Oga Driver

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Oga Driver,

I trust you’re reading this note in bad health or you’re bedridden and someone is reading this to you. You’re taken aback? Don’t be. If you weren’t taken aback by the thought of driving at a deadly speed after getting drunk, then, you shouldn’t be by this.

I know you would have asked yourself who I am and why I wish that unpleasant things befall you. Well, I’ll tell you my story, the one you wrote for me. Maybe you’ll find the answers to your questions. 

I’ve only seen you once in my life. That night, our meeting didn’t even last a second. I just got out of the big supermarket at Bolade where I had gone to buy some gifts for my old man. The day after that was Father’s Day and I wanted to surprise him as usual, even though it was very late and I was very tired, having worked late into the night. 

Our meeting happened around 11pm. I had gotten out of the supermarket and was jogging to the other side of the road where my car was parked when I heard people shouting that nothing could save a certain man from death. How could I have known that I was the man when I made sure that no vehicle was approaching before I took off. Before I knew it, your danfo was coming for me at the deadliest speed I had ever seen and it sent me flying high up in the air. Your face was the last I saw before I hit the ground.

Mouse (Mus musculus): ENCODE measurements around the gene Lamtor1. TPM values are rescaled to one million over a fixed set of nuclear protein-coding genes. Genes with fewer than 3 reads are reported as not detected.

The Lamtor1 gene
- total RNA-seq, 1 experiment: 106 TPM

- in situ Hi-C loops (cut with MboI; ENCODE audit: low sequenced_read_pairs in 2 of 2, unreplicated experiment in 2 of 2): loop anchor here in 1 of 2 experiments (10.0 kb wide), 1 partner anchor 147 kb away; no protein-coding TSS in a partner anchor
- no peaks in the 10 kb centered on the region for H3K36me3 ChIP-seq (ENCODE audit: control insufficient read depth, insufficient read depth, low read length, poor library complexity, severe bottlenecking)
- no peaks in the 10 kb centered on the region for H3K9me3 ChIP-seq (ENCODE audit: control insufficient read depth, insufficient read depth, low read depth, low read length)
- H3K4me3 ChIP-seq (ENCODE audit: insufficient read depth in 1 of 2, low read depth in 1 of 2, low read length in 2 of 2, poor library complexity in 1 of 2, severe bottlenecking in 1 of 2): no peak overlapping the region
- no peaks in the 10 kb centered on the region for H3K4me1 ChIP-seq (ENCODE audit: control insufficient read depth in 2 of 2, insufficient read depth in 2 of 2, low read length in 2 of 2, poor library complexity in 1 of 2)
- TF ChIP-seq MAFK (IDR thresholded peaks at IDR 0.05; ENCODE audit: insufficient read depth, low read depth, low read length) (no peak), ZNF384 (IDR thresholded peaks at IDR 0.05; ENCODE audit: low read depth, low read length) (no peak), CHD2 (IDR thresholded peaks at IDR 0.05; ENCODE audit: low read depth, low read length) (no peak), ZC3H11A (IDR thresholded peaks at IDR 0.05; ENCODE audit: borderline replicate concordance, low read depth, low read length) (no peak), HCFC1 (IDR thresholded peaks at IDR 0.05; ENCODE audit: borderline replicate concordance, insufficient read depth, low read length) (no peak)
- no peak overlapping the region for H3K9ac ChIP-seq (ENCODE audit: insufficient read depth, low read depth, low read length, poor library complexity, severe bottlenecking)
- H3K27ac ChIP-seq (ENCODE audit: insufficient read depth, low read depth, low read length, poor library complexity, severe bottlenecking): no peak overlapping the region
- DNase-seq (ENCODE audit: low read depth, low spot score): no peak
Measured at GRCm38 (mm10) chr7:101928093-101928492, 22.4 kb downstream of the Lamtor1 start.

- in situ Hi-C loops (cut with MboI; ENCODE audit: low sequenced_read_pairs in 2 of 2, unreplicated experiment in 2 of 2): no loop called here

People gathered around me but no one helped. In their conversations, I heard faintly that you had already hit an electric pole about a mile ahead with your vehicle. I also heard some people say you were dead drunk before I passed out.

All these happened about seven months ago and I’ll have to use a wheelchair for the rest of my life. Do you see why you should be paralysed as well? I wonder if you’re well and have made a thousand trips to the ogogoro shed while I am in this hospital bed, wallowing in sorrow and watching painfully as the time ticks away. I wonder if you know that I have a father and I had once brought him this same misery during childhood with the constant sickness that the loss of my mother brought upon me. I wonder if you have ever been responsible for any of your children or if you would believe that my father, while leaning on his walking stick, cried to the doctors that he was willing to hold my hands and teach me how to walk again when he was told my fate.

Oga driver, do you know of pain? My pain? My father’s? I can’t play football with my father anymore. No more basketball on weekends. I will never be able to take a break from whatever I’m writing to stretch my legs in the garden. In fact, this is the last thing I’ll ever write. The half-finished, handwritten poem I had been writing for my father, which I would have finished up if I had gotten home safely, must be laying on my bedroom desk. Where do I get the strength to finish it? Is there a pain greater than this? Ask yourself. If you’re in good health and you say ‘yes’, then I wish you that greater pain.

Sincerely, 

The One You Ruined. 

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